3. Led Zeppelin – Led Zeppelin V
What I like about this album is that I don’t have to imagine a member doing item C) on the Holy Trinity For Real Music Makers as mentioned earlier – their guitarist fell in love with an actual 14 year old child model, making him America’s answer to Bill Wyman of The Rolling Stones. What else makes this real though, is that it really does rock. When I listen to this album, I nod my forwards, like I’m saying: “yeah, rock me harder!”, but sometimes I shake my head, like I’m saying: “no! I don’t want this rock music to end!” Sometimes with music journalism, it’s too easy to get caught up in super technical aspects of things, like whether the band are sex offenders or not, when really you should just enjoy the music, man!
4. Catfish and the Bottlemen – The Balcony
Completists of the The Holy Trinity Of Real Music Makers, except maybe more lager than whiskey, Catfish are bringing real music back onto Match of the Day goal montages and back into fashion. Think now’s a bad time for music? With its rappers and female artists and political correctness gone gay? Don’t fear! Catfish have saved the day. On this masterpiece, with tracks where man meets machine in an exciting, bold new way, we have a collection of 10 songs – masterful allegories – about the self-destructive pursuit of love. Or to put it more succinctly – in a way you can understand if you’ve got this far through the article with the irony still being lost on you – shagging birds.
5. The Clash – London Carling
Punk was shit until these four proper lads came along and cleaned it up. Punk was great, because it had rocking guitar riffs, but not so great, because it tried to bring politics into everything. Do you have that one mate that – when you’re down the boozer – keeps bringing politics up when you’re trying to focus on your pint? The Clash solved this in 1979, replacing a focus on politics in their music with a focus on lager itself. Yum. That’s the brilliance of London Carling. This is what real music’s about. Drinking and tunes. “London Carling, for far away towns”, the singer says. Genius. Love it! And it’s political in a way, socialist like. John Rotten loves London Carling, and wants the people of faraway towns to have it too. He’s continuing the legacy of Groucho Marx, but isn’t too in your face about it! I mean, The Clash aren’t allowed to do live music concerts anymore (for keeping it too real, political correctness gone MAD I say), but if they did, they’d be the best live music concerts in the world.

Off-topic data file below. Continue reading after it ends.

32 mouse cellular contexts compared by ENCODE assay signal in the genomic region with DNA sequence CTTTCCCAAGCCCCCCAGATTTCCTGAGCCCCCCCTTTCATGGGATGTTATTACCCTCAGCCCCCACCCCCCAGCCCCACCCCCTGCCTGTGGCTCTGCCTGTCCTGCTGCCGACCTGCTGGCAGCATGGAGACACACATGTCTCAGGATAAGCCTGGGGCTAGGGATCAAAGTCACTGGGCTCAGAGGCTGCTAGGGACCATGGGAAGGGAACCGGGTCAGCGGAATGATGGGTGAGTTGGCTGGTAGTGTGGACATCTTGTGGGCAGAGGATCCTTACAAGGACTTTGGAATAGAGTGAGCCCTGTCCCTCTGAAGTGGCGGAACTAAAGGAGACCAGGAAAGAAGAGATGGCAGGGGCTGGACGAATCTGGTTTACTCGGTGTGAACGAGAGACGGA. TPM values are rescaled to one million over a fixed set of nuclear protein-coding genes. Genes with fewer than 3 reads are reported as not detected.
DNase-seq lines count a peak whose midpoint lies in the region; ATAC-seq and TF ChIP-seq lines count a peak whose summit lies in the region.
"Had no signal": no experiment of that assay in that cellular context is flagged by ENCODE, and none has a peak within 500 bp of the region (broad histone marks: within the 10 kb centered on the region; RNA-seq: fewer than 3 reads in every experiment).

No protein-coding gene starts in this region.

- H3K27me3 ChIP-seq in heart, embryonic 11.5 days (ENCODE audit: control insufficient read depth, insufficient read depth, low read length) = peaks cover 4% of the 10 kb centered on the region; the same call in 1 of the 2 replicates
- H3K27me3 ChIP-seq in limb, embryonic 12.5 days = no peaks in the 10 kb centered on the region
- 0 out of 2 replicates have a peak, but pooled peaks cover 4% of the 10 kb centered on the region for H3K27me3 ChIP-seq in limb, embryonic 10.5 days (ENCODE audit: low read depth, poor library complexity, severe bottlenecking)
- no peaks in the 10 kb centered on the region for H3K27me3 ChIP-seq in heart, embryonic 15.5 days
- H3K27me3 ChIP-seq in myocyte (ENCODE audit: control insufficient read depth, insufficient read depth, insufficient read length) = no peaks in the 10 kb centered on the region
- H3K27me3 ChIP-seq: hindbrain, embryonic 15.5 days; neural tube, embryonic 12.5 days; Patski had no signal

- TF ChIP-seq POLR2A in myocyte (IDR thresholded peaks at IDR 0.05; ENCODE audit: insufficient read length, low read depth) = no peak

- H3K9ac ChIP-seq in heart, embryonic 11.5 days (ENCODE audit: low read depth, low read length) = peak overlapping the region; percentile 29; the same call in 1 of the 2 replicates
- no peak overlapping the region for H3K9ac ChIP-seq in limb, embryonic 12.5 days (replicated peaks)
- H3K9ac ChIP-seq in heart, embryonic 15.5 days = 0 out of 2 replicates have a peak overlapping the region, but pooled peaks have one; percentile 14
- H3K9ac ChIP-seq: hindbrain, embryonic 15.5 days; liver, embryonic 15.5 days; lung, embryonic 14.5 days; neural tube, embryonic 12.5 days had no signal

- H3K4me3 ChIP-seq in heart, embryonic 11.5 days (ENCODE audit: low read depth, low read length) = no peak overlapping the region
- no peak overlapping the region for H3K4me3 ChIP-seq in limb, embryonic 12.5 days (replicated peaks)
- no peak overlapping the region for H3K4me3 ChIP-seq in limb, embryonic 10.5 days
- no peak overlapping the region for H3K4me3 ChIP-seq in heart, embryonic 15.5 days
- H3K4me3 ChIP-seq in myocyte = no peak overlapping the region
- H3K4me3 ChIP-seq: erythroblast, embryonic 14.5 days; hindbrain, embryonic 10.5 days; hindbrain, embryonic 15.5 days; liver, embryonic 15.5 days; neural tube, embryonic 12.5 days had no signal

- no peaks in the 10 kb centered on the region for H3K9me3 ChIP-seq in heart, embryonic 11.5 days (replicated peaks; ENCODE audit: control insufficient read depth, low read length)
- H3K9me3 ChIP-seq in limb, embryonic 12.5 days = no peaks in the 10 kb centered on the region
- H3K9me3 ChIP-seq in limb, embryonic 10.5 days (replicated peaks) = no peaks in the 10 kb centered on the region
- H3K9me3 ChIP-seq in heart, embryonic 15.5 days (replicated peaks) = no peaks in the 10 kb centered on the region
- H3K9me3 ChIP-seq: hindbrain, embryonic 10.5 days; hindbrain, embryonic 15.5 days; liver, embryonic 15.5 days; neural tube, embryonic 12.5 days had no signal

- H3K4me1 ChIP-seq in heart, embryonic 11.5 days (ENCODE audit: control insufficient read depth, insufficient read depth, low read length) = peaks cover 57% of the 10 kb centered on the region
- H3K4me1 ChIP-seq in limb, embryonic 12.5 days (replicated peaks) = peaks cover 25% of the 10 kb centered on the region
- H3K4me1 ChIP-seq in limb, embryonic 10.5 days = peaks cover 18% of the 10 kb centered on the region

So there we have it. Real music, for real people. Things ain’t so bad after all. Don’t panic. Although it looks like the white boys with guitars and homophobic views might be gone from the charts they’re still here in our hearts. And if you hate women, gay people, and people of a different ethnicity to you as much as I do, then modern real bands like Catfish and the Bottlemen, Oasis and Razor Light keep it real.
Words by Cal Cashin